Wednesday, March 25, 2015

Got Salvation?

I remember the first time I read Philippians 2:12. St. Paul’s instructions rang a bell, and once a bell rings it can never be un-rung.

“…work out your salvation with fear and trembling.”

In terms of salvation, “work out” implies some sort of process (not something that is instantaneous) and “fear and trembling” reminds us that it’s something that can be lost during said process. It seems St. Paul had a rather catholic understanding of salvation. But how does one receive salvation and eternal life? Is it really by faith alone as some might claim?

Perhaps the Bible alone will clear this up. St Peter’s speech at Pentecost made it clear as we read in Acts 2:38. After receiving the Holy Spirit, Peter said to the crowd “Repent and declare Jesus Christ as your personal Lord and Savior and ask him to come into your heart and you will receive salvation this very instant with no possibility of ever losing it.” Well, that’s not exactly what St. Peter said in the Bible, in fact, it is not written anywhere in the Bible.

So, are you saved?
How does one get saved?
What must we do?
What does the Bible teach?

Must you repent and be baptized, right?
“Repent and be baptized, every one of you, in the name of Jesus Christ for the forgiveness of your sins; and you will receive the gift of the Holy Spirit.”
Acts 2:38
How about just baptism alone?
“This prefigured baptism, which saves you now...”
1 Peter 3:21
Belief in Jesus alone?
“Believe in the Lord Jesus and you and your household will be saved.”
Acts 16:31
Belief in God alone?
“…whoever hears my word and believes in the one who sent me has eternal life and will not come to condemnation, but has passed from death to life.”
John 5:24
Words alone?
“I tell you, everyone who acknowledges me before others the Son of Man will acknowledge before the angels of God.”
Luke 12:8
“By your words you will be acquitted, and by your words you will be condemned.” Mt 12:37
 Works alone?
“Who will repay everyone according to his works: eternal life to those who seek glory, honor, and immortality through perseverance in good works”
Romans 2:6-7
“See how a person is justified by works and not by faith alone.”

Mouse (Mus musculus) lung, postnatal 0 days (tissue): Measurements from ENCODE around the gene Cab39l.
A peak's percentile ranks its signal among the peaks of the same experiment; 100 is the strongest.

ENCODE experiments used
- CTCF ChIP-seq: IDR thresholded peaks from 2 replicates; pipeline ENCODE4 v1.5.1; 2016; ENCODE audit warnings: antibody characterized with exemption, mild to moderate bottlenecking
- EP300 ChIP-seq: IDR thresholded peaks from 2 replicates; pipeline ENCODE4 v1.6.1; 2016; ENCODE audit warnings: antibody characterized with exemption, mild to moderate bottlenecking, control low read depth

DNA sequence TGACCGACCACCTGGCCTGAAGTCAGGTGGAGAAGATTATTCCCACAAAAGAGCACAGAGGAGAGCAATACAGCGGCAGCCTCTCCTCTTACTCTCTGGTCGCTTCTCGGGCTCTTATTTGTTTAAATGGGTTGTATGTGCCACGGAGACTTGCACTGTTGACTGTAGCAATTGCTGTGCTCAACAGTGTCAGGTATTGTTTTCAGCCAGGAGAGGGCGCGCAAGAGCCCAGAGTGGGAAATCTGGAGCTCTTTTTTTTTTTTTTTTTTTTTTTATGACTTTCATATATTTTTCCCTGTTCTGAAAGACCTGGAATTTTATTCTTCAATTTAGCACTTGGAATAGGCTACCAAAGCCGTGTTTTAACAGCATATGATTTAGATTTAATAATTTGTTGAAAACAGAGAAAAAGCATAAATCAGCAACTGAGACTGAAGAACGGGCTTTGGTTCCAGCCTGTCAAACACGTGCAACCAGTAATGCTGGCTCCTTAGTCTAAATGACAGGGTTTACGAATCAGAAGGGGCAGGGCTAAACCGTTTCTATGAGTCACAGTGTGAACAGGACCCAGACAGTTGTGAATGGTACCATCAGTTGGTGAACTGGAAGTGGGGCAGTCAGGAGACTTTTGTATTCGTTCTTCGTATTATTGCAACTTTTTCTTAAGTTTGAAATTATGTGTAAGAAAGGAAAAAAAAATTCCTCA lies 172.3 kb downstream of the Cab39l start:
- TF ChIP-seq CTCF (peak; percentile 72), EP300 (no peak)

James 2:24
“…those who have done good deeds to the resurrection of life, but those who have done wicked deeds to the resurrection of condemnation.”
John 5:29
Grace alone?
“On the contrary, we believe that we are saved through the grace of the Lord Jesus in the same way as they.”
Acts 15:11
Obedience alone?
“Whoever believes in the Son has eternal life, but whoever disobeys the Son will not see life, but the wrath of God remains upon him.”
John 3:36
“But if the wicked man turns away from all the sins he has committed, if he keeps all my statutes and does what is just and right, he shall surely live. He shall not die!”
Ezekiel 18:21
Eating alone???
“Whoever eats my flesh and drinks my blood has eternal life...”
John 6:54
Given all this, how can anyone claim, using the Bible alone, that salvation is by one thing alone? None of the above items can be dismissed as part of our salvation process, nor can any one item be emphasized at the cost of the others.

As a side, does the Bible really teach, or do people teach? If it is people who teach, it does beg some questions about who should teach, and by what authority, and would God provide for any such authority? The answer lies in the Church that teaches the fullness of faith as well as salvation in its fullness.

You're kinda lost without it...

Let’s now get back to the mother of all questions:
Are you saved?
Think of a man sinking in quicksand that wants to be saved and sees a rescue team on the way. He has every confidence that he will be saved and shouts “I’m saved!”, but he is not actually saved until he’s out of the mud. It’s this same with us as we “work out” our salvation as part of the Church militant on earth with great confidence that we will one day be members of the Church triumphant in heaven.

Much of the preceding post was inspired by a book called "Crossing the Tiber" by Stephen Ray; a former non-Catholic Christian turned Catholic apologist.


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